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Cholesterol (cont.)

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What causes elevated triglyceride levels?

High triglyceride blood levels (hypertriglyceridemia) may be genetic or they may be acquired. Examples of inherited hypertriglyceridemia disorders include mixed hypertriglyceridemia, familial hypertriglyceridemia, and familial dysbetalipoproteinemia.

Hypertriglyceridemia can often be caused by nongenetic factors such as obesity, excessive alcohol intake, diabetes mellitus, kidney disease, and estrogen-containing medications such as birth control pills.

How can elevated blood triglyceride levels be treated?

Diet is the first step in treating hypertriglyceridemia. A low-fat diet, regular aerobic exercise, loss of excess weight, reduction of alcohol consumption, and stopping cigarette smoking may be enough to control triglyceride levels in the blood. In patients with diabetes, meticulous control of elevated blood glucose is also important.

When medications are necessary, fibrates (such as Lopid), nicotinic acid, and statin medications can be used. Lopid not only decreases triglyceride levels but also increases HDL cholesterol levels and LDL cholesterol particle size. Nicotinic acid lowers triglyceride levels and increases HDL cholesterol levels and the size of LDL cholesterol particles.

Statins are effective for decreasing triglyceride and LDL cholesterol levels and, to a lesser extent, elevating HDL cholesterol levels.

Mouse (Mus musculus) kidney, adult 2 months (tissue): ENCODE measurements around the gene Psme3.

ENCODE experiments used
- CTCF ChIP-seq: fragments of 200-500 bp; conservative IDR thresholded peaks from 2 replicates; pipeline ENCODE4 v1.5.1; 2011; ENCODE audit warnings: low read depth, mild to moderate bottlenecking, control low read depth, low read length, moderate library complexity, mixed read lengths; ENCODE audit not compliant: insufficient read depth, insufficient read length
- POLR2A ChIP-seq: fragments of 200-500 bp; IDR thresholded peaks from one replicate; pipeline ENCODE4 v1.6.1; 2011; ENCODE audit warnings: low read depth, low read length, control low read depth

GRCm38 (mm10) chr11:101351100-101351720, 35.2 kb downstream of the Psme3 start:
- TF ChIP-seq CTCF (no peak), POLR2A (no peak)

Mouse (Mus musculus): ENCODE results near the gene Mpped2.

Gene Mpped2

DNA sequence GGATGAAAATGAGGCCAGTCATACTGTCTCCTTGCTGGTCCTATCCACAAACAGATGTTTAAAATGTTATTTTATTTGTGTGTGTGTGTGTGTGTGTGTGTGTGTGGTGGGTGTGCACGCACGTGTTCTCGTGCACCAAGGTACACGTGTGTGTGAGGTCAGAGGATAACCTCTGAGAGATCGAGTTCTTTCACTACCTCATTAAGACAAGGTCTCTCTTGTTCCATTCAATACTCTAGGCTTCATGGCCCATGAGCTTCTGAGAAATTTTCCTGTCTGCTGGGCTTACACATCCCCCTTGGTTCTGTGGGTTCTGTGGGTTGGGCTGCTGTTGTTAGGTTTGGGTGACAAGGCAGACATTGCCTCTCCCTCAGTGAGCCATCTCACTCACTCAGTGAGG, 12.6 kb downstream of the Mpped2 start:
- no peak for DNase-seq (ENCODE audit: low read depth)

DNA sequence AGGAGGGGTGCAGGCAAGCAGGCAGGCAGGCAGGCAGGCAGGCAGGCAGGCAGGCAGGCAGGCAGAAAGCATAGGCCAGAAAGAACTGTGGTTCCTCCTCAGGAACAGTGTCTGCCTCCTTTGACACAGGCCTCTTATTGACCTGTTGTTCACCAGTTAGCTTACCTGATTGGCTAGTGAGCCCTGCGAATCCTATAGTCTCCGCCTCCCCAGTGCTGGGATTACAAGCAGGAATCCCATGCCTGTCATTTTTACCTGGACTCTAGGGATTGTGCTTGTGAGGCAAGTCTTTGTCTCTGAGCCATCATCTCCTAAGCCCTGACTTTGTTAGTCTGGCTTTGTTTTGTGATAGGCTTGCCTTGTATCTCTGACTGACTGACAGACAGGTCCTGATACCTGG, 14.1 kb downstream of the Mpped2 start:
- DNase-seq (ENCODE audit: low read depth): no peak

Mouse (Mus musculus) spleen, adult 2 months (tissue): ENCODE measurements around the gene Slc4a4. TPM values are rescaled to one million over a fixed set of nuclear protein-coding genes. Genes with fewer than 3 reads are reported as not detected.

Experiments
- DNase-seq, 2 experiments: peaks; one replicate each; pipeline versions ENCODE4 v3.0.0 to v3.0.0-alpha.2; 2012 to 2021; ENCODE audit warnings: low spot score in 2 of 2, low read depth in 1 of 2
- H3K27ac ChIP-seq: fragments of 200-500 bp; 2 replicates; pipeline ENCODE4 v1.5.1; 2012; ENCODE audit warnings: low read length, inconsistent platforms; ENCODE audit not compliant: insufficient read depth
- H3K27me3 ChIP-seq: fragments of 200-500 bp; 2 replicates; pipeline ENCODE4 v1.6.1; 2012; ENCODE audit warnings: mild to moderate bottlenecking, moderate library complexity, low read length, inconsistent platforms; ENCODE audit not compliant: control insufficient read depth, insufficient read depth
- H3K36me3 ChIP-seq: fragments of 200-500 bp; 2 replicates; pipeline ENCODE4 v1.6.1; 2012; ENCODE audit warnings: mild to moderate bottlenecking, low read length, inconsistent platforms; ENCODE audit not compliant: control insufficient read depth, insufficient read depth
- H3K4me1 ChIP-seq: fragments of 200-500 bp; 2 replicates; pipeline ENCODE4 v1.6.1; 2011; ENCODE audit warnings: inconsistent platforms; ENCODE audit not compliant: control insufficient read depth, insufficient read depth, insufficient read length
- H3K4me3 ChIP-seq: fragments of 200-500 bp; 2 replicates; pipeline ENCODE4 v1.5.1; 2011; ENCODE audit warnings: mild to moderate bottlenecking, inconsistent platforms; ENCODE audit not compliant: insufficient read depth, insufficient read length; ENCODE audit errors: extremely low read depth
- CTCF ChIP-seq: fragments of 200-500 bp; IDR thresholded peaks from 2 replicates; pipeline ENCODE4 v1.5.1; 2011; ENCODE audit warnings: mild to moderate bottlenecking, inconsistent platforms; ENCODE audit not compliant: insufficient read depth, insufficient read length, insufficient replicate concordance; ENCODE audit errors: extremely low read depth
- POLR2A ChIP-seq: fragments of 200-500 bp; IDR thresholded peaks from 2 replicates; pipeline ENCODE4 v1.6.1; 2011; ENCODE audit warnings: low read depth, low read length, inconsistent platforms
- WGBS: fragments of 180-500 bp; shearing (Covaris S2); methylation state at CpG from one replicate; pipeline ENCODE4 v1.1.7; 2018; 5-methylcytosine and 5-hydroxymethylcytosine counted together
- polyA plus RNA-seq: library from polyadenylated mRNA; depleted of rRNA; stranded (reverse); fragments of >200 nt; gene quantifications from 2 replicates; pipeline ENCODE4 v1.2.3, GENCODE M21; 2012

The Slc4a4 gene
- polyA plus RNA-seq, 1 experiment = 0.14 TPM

What are cholesterol-lowering foods?

A healthy diet that minimizes cholesterol intake is a good first step in using food to decrease cholesterol levels in the blood. Extra lean meats, skim milk, and vegetable-based "butter-like" substitutes may help decrease LDL levels in the bloodstream.

In addition to diet, exercise, and weight loss, there are foods that may help in lowering and rebalancing the cholesterol -- increasing HDL (the good) and decreasing LDL (the bad).

  • Increasing soluble fiber in the diet helps decrease both total cholesterol and LDL cholesterol. Sources include oatmeal, oat bran, and a variety of vegetables and fruits: beans, apples, pears, barley, and prunes. The goal is to eat 5 to 10 grams of soluble fiber a day (a cup of oatmeal has 4 grams of fiber and an apple contains 3 grams).
  • Olive oil acts as an antioxidant to decrease LDL levels and does not affect levels of good HDL cholesterol.
  • Foods fortified with plant sterols and stanols decrease cholesterol absorption in the intestine. They can be found in cereal, margarines, and yogurts. Read labels to discover which foods are fortified with these beneficial plant compounds. Sterols and stanols may also be found as a dietary supplement.
  • Soy and foods containing soy products may help decrease LDL levels.
  • Nuts are healthy. Almonds, hazelnuts, peanuts, pecans, pine nuts, pistachios, and walnuts may be helpful in decreasing cholesterol levels. However, nuts are high in calories and should be eaten in moderation. Also, one should avoid nuts covered with salt or sugar.
  • Certain fish contain omega-3 fatty acids that lower cholesterol levels. The American Heart Association recommends at least 2 to 3 servings per week in the diet. Fatty fish that are helpful include salmon, halibut, mackerel, trout, herring, and sardines. It's best to grill or bake fish and to avoid frying.
Medically Reviewed by a Doctor on 3/13/2014

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